Towels & Linens: Because of the intimate nature of services, a spa should provide its guests with utterly clean and soft towels and linens. Like a luxury hotel guest room, the softness of towels and linens reinforce the quality and value of the service provider. Offering robes that feel like a towel you use to dry your dishes may save some dollars but is not going to win over your customers.
Amenities: When I talk about amenities, I’m really referring to the locker room experience. It is one of my absolute favorite pleasures to know that after a spa treatment, I can shower and take my time to get dressed, without having to bring anything with me (no hairdryer, no shampoo or conditioner, lotion, deodorant, Q-Tips or anything else). It also says a lot when the quality of the amenities is on par with the brand. For example, Molton Brown is way more luxurious than Neutrogena.
Colors: There is no one perfect color palette for a spa. I’ve seen some get away with an austere, all shades of white approach, and I’ve seen others that used different earthy shades or bright primary colors for every area of the space. The thing to remember about color is how much light it will reflect. Are there lots of windows or more lamps, or overhead lighting? In general, avoid bright bold colors like red, yellow, and orange, unless they are used sparingly to accessorize a space.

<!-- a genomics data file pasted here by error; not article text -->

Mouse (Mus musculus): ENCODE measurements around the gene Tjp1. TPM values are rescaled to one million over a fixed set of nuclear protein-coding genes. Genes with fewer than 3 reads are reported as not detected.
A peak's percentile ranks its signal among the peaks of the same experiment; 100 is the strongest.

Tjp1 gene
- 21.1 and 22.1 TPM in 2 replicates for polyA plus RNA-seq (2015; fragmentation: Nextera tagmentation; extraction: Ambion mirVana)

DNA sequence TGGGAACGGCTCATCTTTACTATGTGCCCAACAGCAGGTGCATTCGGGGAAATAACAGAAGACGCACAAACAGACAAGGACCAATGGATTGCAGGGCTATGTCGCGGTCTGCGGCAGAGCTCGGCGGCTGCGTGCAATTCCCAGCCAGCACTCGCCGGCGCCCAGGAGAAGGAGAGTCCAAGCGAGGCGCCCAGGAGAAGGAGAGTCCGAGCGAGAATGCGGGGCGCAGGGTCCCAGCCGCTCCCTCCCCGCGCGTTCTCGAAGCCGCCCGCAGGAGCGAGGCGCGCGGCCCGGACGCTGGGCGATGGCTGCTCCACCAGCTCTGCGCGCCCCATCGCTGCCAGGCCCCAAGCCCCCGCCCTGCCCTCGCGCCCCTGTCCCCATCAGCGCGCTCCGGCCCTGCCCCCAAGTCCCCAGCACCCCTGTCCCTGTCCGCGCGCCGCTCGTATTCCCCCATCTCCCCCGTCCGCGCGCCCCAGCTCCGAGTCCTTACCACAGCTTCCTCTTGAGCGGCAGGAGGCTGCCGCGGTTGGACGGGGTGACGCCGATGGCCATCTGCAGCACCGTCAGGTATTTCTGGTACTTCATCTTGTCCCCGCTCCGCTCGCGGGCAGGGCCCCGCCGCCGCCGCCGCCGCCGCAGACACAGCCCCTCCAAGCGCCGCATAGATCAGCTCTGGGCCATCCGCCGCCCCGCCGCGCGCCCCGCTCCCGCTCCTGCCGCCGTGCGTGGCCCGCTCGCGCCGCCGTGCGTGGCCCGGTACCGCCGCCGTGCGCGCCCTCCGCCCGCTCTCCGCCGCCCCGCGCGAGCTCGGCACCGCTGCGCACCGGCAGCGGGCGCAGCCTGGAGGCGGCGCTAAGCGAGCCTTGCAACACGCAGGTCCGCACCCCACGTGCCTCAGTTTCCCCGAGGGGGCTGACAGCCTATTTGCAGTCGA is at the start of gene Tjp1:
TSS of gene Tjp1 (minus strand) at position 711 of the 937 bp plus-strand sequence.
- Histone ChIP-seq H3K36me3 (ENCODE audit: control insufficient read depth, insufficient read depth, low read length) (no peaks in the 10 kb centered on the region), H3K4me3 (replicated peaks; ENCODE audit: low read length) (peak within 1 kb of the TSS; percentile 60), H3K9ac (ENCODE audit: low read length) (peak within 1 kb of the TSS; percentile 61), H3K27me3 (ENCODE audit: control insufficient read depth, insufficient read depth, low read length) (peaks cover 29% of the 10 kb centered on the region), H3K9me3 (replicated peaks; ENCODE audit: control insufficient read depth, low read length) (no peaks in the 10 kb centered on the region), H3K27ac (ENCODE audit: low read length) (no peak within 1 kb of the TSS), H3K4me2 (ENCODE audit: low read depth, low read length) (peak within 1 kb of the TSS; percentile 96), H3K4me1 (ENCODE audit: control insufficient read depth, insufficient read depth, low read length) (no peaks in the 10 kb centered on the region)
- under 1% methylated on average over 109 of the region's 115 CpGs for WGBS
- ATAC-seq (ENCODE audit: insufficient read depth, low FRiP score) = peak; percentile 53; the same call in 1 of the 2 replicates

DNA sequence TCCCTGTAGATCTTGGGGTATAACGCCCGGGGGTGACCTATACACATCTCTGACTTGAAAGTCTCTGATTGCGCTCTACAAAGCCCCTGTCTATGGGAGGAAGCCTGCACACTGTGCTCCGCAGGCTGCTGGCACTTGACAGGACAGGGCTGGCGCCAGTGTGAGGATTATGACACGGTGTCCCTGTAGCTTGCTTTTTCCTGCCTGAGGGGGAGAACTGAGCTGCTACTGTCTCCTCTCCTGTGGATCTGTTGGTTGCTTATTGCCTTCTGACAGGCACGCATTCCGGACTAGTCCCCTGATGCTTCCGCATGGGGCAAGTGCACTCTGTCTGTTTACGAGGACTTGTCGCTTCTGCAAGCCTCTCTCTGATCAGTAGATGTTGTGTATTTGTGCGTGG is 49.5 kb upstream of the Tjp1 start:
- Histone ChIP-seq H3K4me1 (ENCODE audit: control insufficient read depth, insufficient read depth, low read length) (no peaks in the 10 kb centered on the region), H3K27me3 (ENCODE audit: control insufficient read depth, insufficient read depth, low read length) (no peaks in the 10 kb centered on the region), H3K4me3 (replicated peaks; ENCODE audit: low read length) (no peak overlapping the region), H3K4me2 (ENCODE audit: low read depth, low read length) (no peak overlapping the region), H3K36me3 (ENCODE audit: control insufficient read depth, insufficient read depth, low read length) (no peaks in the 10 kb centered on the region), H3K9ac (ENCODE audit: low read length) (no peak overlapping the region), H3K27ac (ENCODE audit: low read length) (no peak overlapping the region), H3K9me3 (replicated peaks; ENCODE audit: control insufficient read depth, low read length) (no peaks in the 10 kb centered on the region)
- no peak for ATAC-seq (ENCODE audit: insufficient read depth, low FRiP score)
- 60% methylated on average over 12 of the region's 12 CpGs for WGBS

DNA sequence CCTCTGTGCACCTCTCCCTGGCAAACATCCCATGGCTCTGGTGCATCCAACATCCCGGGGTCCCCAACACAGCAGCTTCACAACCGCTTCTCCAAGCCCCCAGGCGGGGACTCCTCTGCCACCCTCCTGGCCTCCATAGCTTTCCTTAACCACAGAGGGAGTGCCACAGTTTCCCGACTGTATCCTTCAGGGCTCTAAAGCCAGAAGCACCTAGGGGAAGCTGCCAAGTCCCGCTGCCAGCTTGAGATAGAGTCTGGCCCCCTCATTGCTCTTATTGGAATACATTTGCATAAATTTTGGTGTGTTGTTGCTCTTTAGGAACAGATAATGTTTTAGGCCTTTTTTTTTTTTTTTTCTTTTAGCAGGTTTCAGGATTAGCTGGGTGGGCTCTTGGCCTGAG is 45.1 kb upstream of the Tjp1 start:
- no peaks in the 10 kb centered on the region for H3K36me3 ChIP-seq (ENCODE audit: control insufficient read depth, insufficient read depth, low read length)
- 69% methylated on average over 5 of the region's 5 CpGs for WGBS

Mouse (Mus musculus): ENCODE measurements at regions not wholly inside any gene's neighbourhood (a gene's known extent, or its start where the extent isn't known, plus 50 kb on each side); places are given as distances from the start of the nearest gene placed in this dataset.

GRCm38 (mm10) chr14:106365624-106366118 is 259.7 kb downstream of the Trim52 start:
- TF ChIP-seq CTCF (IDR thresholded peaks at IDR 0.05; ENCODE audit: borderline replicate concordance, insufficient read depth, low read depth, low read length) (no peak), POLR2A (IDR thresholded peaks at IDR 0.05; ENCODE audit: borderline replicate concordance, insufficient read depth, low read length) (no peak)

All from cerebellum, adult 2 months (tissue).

While I focused on five core design elements of spas, I have to say that service goes a very long way in creating a memorable spa experience. You can have the most elegant and opulent spa but if the people in the spa keep you waiting too long unattended, can’t look you in the eye, or pester you for add-on services, it can ruin the experience. I personally like to encounter staff who are personable, positive, but not pushy. Once you find a great spa that makes you want to linger for hours, you will be back! Self-care is one investment that your life depends on.